In this April 9, 2019, photo, Argus Leader investigative reporter Jonathan Ellis and news director Cory Myers in the newsroom in Sioux Falls, S.D. In 2010, reporters at South Dakota’s Argus Leader newspaper came up with the idea of requesting data about the government’s food assistance program. They thought the information about the $65-billion dollar-a year program, previously known as food stamps, could lead to a series of stories and help them identify possible fraud. But the government didn’t provide everything the paper wanted. Trying to get the data has taken the paper more than eight years and landed the case at the Supreme Court. (Briana Sanchez/The Argus Leader via AP)

Quest for food stamp data lands newspaper at Supreme Court

April 20, 2019 - 8:11 am

WASHINGTON (AP) — In the summer of 2010, reporters at South Dakota's Argus Leader newspaper came up with the idea of requesting data about the government's food assistance program.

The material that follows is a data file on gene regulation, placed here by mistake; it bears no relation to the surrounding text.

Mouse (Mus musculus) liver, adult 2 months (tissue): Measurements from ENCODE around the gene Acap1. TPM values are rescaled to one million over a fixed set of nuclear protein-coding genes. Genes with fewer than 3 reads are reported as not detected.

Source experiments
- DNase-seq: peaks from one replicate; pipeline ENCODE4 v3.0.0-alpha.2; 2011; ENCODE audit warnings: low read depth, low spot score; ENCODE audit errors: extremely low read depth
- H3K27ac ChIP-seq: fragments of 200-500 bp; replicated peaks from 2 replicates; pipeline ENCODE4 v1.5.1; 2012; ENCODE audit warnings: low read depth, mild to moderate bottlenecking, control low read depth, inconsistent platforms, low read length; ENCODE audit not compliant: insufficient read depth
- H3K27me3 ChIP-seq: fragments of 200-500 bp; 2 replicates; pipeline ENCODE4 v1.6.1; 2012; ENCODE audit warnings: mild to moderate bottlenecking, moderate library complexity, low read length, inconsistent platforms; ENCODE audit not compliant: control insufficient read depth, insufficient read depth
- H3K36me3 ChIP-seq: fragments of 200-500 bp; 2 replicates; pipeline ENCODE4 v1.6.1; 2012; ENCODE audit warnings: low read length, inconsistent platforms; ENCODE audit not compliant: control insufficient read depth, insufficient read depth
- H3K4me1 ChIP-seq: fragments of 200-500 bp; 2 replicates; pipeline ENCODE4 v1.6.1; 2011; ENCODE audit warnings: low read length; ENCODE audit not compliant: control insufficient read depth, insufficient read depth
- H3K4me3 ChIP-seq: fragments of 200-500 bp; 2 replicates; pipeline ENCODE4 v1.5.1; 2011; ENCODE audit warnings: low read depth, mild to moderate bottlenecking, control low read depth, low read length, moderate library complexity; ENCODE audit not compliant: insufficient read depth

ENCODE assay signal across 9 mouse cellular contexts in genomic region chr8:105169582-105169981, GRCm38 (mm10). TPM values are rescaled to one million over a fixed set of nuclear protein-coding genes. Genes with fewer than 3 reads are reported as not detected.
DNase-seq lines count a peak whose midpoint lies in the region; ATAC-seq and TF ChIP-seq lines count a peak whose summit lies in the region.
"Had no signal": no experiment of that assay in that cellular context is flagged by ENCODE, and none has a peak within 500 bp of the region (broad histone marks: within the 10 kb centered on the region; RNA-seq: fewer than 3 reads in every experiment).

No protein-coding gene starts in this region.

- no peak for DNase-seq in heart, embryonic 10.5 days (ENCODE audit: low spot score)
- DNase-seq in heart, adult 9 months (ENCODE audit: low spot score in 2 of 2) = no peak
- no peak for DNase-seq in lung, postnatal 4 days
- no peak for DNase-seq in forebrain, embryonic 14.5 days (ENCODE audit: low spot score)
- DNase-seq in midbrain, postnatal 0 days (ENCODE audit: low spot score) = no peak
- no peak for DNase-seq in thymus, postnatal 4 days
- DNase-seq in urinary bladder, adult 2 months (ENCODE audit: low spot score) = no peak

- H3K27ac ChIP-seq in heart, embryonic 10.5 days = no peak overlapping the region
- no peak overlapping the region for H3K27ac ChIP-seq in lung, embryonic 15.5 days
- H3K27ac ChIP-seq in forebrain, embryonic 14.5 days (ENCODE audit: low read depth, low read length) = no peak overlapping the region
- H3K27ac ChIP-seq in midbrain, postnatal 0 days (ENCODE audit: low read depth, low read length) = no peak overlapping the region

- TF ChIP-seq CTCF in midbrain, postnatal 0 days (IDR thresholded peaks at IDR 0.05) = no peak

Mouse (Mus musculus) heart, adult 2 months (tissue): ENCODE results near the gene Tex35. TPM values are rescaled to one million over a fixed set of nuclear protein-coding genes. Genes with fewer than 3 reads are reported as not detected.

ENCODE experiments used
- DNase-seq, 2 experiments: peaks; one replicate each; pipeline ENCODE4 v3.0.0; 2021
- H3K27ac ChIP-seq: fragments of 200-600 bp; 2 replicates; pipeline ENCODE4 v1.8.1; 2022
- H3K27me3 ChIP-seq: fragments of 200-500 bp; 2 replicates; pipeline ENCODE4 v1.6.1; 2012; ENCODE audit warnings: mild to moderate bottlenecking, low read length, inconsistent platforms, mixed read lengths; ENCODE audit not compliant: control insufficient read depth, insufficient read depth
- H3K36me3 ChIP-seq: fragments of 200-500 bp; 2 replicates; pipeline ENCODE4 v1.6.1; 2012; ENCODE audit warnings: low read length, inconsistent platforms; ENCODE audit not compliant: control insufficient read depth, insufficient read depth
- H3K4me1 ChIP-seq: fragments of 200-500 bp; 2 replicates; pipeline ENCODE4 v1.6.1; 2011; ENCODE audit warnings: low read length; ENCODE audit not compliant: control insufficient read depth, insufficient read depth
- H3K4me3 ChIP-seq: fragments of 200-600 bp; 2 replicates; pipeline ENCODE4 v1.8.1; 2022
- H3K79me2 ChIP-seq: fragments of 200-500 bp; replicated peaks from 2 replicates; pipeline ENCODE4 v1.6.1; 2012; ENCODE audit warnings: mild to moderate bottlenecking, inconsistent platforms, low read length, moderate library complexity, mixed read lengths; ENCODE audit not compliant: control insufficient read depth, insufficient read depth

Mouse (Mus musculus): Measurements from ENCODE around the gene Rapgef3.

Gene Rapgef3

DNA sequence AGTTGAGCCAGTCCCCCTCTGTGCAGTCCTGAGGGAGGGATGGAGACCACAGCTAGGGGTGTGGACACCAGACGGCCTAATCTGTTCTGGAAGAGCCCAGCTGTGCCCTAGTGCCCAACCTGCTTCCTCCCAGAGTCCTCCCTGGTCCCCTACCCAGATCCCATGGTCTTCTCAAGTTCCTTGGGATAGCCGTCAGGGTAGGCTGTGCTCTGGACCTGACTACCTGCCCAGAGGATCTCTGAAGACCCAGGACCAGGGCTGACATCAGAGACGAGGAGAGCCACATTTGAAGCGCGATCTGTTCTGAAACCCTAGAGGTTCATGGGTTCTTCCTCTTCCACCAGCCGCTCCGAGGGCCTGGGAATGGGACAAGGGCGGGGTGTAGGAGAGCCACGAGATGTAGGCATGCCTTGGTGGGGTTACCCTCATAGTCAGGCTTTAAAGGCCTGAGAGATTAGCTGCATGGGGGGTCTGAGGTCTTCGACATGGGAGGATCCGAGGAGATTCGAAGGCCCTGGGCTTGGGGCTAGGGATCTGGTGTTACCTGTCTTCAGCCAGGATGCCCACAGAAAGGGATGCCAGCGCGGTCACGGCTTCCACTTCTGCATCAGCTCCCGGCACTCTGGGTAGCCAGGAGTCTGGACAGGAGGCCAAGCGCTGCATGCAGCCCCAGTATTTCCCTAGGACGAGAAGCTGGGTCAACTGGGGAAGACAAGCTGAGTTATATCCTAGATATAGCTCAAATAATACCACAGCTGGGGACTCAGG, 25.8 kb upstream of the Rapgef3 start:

They thought the information about the $65-billion dollar-a year program, previously known as food stamps, could lead to a series of stories and help them identify possible fraud.

Officials eventually sent back some information about the hundreds of thousands of stores nationwide where program participants could use their benefits. But the government withheld information about how much each store received annually from the program.

Trying to get that data has taken the paper more than eight years.

On Monday, the Supreme Court will take up the case that pits the paper against the government and a supermarket trade association.

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